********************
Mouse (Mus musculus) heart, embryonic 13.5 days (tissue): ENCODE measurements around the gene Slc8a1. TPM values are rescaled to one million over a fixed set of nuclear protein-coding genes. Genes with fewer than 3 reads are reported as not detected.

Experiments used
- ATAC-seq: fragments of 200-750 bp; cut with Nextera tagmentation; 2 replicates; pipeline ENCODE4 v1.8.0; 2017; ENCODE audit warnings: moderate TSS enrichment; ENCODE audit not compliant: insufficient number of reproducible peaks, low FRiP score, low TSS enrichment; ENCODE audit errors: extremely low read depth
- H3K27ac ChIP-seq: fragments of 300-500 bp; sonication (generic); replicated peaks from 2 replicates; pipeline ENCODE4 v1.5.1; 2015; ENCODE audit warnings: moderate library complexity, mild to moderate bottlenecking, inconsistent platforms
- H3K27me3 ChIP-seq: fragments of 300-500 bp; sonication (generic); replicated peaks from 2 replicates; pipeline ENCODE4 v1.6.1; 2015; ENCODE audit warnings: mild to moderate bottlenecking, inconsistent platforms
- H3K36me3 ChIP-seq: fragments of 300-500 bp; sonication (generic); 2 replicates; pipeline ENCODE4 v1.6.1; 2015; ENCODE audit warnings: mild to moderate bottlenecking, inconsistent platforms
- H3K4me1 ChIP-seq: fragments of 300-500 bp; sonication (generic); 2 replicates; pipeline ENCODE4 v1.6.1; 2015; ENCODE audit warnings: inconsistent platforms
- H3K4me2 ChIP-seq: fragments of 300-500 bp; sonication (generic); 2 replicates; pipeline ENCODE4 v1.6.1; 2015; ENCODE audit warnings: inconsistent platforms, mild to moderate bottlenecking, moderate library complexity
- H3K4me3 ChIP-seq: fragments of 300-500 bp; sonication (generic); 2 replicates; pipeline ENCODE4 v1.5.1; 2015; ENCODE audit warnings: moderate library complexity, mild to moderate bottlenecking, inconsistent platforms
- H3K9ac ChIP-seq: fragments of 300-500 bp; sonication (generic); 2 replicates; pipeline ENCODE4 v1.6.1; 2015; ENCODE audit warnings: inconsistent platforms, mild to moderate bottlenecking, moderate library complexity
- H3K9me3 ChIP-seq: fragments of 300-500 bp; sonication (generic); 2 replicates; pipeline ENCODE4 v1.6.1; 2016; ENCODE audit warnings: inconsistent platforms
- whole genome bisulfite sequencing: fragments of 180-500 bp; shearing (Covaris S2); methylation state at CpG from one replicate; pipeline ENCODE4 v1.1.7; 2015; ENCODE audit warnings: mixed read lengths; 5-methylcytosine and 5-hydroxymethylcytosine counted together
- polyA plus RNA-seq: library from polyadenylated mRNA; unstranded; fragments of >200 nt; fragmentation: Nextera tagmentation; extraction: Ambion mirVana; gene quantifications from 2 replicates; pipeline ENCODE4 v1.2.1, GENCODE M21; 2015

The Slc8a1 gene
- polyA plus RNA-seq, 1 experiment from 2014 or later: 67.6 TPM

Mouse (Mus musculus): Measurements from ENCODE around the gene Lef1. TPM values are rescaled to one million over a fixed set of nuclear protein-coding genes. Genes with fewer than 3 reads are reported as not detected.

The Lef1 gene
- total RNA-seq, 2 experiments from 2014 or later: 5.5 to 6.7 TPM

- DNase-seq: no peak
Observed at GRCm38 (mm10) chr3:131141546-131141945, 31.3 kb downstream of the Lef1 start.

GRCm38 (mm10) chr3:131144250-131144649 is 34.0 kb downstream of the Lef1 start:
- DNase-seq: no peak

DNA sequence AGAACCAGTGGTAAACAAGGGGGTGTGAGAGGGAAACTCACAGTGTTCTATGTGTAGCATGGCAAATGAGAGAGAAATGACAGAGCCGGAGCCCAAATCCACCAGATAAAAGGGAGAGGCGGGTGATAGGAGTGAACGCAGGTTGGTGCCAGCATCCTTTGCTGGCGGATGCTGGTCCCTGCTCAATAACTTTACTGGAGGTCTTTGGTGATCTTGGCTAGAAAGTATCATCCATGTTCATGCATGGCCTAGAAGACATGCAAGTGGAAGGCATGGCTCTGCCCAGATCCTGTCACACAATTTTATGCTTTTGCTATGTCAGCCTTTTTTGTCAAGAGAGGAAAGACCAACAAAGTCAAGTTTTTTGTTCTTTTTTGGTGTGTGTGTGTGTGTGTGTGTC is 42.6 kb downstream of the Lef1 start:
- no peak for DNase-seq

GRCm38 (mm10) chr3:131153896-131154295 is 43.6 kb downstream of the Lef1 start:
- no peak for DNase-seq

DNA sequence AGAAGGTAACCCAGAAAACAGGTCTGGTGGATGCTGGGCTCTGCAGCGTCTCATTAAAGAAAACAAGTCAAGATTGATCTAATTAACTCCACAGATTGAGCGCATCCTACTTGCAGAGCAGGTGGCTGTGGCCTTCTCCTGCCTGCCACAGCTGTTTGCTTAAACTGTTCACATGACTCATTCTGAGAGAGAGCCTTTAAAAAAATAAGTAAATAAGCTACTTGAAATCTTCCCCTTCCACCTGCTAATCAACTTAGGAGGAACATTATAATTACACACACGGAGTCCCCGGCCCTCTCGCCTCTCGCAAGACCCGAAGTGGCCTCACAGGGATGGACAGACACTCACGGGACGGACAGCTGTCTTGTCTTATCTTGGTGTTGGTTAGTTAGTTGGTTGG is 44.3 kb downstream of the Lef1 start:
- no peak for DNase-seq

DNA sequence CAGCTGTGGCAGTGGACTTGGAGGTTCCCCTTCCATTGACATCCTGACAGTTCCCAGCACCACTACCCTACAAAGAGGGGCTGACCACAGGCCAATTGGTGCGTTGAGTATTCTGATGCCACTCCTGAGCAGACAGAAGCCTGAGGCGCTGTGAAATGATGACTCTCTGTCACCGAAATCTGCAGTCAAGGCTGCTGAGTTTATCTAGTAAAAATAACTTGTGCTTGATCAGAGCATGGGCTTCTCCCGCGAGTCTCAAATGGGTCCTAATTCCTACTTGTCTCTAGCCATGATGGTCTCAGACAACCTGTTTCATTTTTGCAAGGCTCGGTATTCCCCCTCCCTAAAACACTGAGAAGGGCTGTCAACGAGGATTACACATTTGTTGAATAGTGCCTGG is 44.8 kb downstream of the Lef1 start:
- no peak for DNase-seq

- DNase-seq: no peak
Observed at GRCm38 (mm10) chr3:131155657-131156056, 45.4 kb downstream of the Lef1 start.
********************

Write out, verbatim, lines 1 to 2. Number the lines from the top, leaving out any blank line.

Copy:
Mouse (Mus musculus) heart, embryonic 13.5 days (tissue): ENCODE measurements around the gene Slc8a1. TPM values are rescaled to one million over a fixed set of nuclear protein-coding genes. Genes with fewer than 3 reads are reported as not detected.

Experiments used